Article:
UPDATED 17:00 EDT / JULY 02 2021


Startup EduTech helps Costa Rica government reduce school dropout and improve education

The COVID-19 pandemic showed that technology can be a powerful tool in education – online systems allowed students to migrate to homeschooling in a matter of weeks as governments tried to contain the spread of the virus. But much more can be done.

With high dropout rates, Costa Rica engaged with startup EduTech de Centro America to design, develop and implement a Student Registration and Early Warning System, which allows for the transmission of data alerts that help the education system react to risks that can affect students’ achievements.

“In the first quarter [of 2020], 90,000 students were not in our schools because we went from face-to-face service to a virtual service so we could react very quickly,” said Rafael Ramirez Pacheco (pictured, right), product manager at the Costa Rica Ministry of Education. “The idea was to locate where students were and in the next four months we could reduce the dropout from 90,000 students to 18,000 … students. After that, we initiated another stage to retrieve those 18,000 students back to school.”

The project won the “Best Startup Delivering Innovation” award in 2021 from Amazon Web Services Inc.

Pacheco and Josue Montero (pictured, left), founder and president of EduTech de Centro America, spoke with Natalie Erlich, host of theCUBE, SiliconANGLE Media’s livestreaming studio, during the 2021 AWS Global Public Sector Partner Awards. They discussed the problems facing Costa Rica’s education system, the extensive technology program developed by EduTech, and the goals the program intends to achieve. (* Disclosure below.)

From paper-based data collection to the cloud

A major difficulty faced by Costa Rica in dealing with the high dropout rate was that the local education system relied on paper-based data collection.

“We would gather the collect data in paper and take that to the central office, and this would enter into an excel file,” Pacheco explained. “This [would] take around two months to process all this data and make decisions.”

Thus, the first thing done with EduTech was to digitally record the number of students — it was possible to obtain enrollment data for 1,163,982 students, involving the entire educational population, both public and private. All data was stored in the AWS cloud.

With a file for each student, the government can track abstentions, as well as everything that the student does in the different academic years, and, in this way, design more suitable curricula.

“We can identify the lacks, the weaknesses, and we can see which are the programs that are more appropriate so as to replicate this in the rest of the country,” Pacheco stated.

One of the most important aspects of the program is that it involves students from all levels of education: kindergarten, preschool, primary school, secondary school, higher education and technical education. “We’ve reached every single sector where the Ministry of Education was able to detect where there was a need in the country,” he added.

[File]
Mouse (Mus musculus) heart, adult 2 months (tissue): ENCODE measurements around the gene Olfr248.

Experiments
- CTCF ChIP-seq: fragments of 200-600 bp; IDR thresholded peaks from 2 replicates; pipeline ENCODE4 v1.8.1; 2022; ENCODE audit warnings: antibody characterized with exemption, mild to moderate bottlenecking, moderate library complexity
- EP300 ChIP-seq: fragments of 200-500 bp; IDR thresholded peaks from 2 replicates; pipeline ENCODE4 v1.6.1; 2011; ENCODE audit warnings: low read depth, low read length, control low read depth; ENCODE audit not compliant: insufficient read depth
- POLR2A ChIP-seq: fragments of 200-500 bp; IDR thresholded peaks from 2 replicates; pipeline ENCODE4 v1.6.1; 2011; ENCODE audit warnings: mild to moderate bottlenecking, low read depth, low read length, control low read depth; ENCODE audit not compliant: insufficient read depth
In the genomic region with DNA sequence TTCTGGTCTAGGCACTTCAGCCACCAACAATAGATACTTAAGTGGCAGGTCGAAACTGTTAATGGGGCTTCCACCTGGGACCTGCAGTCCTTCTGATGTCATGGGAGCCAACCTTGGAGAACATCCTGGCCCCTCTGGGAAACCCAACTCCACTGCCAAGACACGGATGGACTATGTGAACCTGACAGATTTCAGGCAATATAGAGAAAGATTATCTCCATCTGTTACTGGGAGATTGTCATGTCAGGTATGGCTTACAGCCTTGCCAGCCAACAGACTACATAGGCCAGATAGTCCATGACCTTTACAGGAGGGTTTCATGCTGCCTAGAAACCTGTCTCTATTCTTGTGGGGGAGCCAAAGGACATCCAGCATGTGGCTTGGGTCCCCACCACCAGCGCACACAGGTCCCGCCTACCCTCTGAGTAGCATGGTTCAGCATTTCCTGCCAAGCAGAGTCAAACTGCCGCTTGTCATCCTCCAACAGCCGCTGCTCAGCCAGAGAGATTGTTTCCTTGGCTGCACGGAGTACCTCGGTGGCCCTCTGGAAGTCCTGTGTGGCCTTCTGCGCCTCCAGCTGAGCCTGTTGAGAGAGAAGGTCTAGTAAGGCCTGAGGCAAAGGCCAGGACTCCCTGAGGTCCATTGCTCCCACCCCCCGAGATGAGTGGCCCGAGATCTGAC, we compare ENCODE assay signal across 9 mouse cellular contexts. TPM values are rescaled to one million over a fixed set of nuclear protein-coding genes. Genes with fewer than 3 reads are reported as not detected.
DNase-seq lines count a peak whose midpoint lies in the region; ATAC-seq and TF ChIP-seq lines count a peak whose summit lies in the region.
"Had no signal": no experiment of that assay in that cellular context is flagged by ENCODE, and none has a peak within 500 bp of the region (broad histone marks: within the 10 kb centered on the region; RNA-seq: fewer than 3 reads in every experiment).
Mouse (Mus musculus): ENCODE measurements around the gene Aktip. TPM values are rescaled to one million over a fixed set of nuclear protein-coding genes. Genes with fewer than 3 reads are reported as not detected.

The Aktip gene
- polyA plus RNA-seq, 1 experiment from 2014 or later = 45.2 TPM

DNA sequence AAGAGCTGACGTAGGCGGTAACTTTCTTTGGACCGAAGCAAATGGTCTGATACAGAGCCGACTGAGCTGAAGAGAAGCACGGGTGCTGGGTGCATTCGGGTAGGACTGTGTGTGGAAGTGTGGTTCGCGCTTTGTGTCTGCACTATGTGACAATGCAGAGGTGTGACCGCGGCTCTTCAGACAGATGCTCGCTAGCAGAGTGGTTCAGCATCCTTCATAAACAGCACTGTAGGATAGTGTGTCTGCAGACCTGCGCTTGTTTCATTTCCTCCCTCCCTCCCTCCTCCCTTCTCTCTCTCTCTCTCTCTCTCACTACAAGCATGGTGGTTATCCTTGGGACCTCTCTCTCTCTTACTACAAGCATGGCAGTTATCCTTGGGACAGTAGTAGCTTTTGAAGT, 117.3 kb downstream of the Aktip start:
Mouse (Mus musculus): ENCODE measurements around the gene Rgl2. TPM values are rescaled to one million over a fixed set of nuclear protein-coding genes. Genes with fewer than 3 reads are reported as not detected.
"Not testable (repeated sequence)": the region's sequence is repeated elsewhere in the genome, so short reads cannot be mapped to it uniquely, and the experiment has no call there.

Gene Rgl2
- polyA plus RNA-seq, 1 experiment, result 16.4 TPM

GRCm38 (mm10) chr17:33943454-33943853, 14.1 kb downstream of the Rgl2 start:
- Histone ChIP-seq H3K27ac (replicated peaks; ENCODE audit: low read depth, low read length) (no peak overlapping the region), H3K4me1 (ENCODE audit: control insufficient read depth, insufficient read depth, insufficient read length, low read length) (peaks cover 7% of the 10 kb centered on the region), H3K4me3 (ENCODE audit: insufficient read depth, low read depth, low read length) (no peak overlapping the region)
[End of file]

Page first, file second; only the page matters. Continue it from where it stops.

AWS Rekognition for undocumented students

The program developed by EduTech for the Ministry of Education of Costa Rica has eight stages and promises to bring on board different types of technology. One tool that will likely be adopted is AWS Rekognition, to solve the problem of undocumented students.

As many students in the country do not have any type of identification, it is extremely difficult for the education system to monitor their presence and performance. The idea is to use the technology to recognize their faces or fingerprints, giving them an identification, according to Montero.

“It’s amazing technology that allows the Ministry of Education and the students to have a voice, to have a presence even though they don’t have their actual documentation because of whatever reason,” Montero said. “It can change people’s life, and it can change students’ lives.”

Connectivity and cloud-based services also tend to spread to other Costa Rican government agencies, and some ministries have already incorporated some tools for managing COVID-19. The Ministry of Health, for example, has a set of apps to identify who tests positive for the virus, and this has allowed the Ministry of Education to associate the situation with students in the classroom, according to Pacheco.

“AWS has a set of services that allow us to focus on the problem instead of the solution or the technology, because the services are already available,” he concluded.

Watch the complete video interview below, and be sure to check out more of SiliconANGLE’s and theCUBE’s coverage of the 2021 AWS Global Public Sector Partner Awards. (* Disclosure: TheCUBE is a paid media partner for 2021 Global Public Sector Partner Awards. Neither Amazon Web Services Inc., the sponsor for theCUBE’s event coverage, nor other sponsors have editorial control over content on theCUBE or SiliconANGLE.)

Photo: SiliconANGLE

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